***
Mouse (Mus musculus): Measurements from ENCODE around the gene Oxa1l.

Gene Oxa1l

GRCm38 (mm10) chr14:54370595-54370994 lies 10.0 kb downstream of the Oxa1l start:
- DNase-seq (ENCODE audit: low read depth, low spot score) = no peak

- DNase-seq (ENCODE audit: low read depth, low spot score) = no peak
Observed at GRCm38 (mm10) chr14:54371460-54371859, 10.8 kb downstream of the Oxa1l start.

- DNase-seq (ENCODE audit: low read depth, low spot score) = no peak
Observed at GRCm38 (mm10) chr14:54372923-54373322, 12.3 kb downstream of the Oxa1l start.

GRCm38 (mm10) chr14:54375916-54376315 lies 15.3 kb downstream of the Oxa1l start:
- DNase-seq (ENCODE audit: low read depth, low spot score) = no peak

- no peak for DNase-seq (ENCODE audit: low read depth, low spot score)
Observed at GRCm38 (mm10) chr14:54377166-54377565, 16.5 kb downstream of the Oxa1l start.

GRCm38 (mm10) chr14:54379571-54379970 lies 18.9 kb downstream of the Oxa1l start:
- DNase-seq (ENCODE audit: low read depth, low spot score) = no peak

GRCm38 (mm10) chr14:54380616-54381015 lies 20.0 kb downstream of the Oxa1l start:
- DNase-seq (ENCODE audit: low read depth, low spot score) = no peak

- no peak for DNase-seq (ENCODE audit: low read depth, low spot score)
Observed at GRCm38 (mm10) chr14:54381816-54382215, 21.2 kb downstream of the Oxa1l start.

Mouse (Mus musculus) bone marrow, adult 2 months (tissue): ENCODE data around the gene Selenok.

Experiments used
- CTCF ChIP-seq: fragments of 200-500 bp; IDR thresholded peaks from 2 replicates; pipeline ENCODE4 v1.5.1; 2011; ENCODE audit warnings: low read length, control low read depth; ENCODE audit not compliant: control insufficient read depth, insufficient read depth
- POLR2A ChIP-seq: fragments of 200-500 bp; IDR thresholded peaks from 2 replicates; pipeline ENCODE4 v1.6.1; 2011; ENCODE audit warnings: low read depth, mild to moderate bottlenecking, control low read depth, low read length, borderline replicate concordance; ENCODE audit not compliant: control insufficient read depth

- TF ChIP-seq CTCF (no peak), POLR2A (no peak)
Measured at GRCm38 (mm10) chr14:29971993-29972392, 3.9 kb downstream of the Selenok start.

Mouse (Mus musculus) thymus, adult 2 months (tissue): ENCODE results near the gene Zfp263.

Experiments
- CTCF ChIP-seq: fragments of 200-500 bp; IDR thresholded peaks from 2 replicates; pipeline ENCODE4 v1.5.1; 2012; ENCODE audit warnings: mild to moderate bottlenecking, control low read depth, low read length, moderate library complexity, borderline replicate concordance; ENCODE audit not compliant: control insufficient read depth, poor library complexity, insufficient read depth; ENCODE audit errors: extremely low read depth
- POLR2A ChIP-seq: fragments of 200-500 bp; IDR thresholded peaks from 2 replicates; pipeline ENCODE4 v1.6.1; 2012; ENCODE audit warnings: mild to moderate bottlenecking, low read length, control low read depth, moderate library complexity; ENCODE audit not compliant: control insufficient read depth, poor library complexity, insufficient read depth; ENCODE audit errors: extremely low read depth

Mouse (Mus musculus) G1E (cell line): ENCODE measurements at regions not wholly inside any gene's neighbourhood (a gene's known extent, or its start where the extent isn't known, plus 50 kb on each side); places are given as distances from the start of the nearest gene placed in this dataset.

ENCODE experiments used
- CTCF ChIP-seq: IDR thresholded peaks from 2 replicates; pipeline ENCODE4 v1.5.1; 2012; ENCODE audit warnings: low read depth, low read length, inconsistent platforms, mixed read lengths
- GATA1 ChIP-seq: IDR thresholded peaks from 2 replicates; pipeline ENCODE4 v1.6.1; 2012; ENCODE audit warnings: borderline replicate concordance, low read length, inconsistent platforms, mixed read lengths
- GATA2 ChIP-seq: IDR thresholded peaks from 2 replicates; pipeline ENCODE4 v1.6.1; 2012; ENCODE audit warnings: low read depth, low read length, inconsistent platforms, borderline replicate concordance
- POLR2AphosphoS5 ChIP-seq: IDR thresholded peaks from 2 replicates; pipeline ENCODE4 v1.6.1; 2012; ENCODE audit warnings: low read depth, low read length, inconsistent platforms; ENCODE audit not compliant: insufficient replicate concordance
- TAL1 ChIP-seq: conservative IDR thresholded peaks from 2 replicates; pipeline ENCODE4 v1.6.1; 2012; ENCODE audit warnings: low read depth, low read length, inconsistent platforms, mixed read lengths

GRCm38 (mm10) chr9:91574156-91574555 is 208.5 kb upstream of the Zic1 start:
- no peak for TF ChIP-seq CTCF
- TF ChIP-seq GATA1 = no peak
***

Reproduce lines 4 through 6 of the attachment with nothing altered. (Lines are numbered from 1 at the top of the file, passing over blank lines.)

- DNase-seq (ENCODE audit: low read depth, low spot score) = no peak

- DNase-seq (ENCODE audit: low read depth, low spot score) = no peak
Observed at GRCm38 (mm10) chr14:54371460-54371859, 10.8 kb downstream of the Oxa1l start.